Teachers report rise in pupils arriving at school hungry
Two thirds of those surveyed blame 'parental apathy', while 16% say they are spending up to £25 a month to bring in food.
A sixth of teachers are spending up to £25 a month buying bread, fruit and snacks to feed pupils who turn up to school without having eaten breakfast, according to the findings of a survey.
Almost four out of five teachers reported an increase in the prevalence of pupils arriving at school hungry over the last 12 months. Two thirds of those teachers blamed "parental apathy" – parents not having the time or inclination to prepare breakfast – for hungry children but half of teachers also attributed increased pupil hunger to "financial hardship" caused by government spending cuts, unemployment and rising living costs, according to the survey of 500 UK teachers carried out by food company Kellogg's.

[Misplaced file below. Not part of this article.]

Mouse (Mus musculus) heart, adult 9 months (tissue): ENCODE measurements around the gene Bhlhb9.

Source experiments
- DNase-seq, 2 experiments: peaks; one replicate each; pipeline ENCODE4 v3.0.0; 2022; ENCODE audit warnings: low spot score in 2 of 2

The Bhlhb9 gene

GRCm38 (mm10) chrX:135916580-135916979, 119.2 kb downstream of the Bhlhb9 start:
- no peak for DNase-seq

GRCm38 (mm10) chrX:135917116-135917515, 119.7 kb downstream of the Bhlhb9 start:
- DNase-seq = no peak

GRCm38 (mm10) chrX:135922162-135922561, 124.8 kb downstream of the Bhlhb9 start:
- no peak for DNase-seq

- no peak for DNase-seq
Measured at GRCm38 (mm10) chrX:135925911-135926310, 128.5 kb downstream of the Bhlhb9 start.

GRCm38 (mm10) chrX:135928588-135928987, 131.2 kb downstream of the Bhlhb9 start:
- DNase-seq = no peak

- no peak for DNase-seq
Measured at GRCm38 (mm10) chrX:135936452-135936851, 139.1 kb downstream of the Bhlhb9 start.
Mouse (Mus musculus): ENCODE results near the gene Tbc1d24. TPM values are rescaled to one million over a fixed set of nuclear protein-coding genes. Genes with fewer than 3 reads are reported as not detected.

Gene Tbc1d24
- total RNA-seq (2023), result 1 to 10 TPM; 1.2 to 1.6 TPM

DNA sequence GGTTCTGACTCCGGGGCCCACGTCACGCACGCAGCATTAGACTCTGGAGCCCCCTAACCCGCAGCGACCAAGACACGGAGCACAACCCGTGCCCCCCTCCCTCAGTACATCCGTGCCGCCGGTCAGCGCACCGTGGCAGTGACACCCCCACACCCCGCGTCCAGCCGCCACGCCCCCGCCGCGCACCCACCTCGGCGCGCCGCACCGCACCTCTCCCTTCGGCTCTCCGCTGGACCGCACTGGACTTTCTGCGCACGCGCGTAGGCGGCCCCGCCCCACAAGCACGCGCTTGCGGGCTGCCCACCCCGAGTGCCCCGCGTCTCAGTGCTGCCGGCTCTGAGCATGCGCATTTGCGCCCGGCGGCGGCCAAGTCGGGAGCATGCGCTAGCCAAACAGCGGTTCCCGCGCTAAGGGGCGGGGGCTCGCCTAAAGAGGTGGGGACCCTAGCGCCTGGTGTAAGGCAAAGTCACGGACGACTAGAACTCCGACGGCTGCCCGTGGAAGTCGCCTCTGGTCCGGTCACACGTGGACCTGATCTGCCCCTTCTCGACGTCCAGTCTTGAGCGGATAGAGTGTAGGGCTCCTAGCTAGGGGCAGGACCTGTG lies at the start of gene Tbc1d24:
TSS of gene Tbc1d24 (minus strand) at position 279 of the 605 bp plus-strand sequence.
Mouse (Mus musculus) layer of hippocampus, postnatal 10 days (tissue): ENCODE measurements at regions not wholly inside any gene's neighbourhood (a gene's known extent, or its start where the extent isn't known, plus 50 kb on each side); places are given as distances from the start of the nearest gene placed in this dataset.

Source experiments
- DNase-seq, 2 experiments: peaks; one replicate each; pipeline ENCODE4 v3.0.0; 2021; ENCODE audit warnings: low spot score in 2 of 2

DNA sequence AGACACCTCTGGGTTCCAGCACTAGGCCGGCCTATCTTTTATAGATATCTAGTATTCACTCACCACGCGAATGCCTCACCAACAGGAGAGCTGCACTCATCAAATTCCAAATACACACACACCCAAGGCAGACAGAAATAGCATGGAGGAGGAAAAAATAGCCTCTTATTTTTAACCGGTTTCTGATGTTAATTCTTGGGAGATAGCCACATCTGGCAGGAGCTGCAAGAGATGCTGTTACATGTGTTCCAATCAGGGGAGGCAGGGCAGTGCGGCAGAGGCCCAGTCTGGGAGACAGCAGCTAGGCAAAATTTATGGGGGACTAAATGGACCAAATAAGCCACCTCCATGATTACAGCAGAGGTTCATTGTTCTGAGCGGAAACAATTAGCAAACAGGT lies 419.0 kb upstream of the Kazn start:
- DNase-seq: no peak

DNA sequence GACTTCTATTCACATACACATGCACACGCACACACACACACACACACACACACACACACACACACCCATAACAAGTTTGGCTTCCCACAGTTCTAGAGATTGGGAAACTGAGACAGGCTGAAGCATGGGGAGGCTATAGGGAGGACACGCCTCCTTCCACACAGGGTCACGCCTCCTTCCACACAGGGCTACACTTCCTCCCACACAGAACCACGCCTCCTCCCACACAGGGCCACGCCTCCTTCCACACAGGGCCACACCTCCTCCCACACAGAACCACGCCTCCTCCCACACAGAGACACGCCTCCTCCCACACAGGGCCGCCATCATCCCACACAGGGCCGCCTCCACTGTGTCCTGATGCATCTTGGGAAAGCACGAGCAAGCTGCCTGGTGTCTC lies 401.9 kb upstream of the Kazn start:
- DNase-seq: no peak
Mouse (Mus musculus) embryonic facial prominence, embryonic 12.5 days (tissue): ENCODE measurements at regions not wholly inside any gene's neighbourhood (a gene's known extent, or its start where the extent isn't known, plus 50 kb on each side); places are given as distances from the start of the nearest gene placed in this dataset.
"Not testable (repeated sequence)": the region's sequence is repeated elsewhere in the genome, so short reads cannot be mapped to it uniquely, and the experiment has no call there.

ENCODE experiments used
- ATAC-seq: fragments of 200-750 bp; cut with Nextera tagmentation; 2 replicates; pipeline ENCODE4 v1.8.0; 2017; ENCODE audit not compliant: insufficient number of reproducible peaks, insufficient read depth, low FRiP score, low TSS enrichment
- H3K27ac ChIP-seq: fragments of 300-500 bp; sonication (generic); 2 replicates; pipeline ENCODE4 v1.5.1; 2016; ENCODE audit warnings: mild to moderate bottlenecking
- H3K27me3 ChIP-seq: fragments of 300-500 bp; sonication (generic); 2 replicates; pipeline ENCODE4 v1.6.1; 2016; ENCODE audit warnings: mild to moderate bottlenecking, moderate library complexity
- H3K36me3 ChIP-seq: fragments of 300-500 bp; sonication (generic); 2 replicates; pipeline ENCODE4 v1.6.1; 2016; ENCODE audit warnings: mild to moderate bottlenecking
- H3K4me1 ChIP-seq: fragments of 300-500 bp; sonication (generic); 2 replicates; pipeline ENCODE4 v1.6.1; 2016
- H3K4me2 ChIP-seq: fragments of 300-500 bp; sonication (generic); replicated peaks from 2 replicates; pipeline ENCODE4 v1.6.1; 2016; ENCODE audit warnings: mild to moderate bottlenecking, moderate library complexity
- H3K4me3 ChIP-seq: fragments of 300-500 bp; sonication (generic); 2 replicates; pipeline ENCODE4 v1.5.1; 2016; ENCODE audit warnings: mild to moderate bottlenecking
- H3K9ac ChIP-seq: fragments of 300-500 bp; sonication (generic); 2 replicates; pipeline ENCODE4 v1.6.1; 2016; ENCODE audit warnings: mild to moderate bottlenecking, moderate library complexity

Nearly a third of all teachers who were surveyed said they took food into school to feed pupils, with one in six primary school teachers saying they do this once a week, and 16% saying they spend up to £24.99 a month on food for pupils.
Hungry pupils are more likely to be tired, unable to concentrate in lessons, and badly behaved, say teachers.
The findings broadly reflect those which emerged in a larger survey of teachers carried out by Guardian Teacher Network earlier this year, and provide further fuel for campaigners who believe England should emulate Wales where pupils at all state primaries are offered free breakfasts, and 75% of schools now provide them.
Read more ... (The Guardian - 16 October)
Parents 'failing to give children breakfast' - (BBC News - 16 October)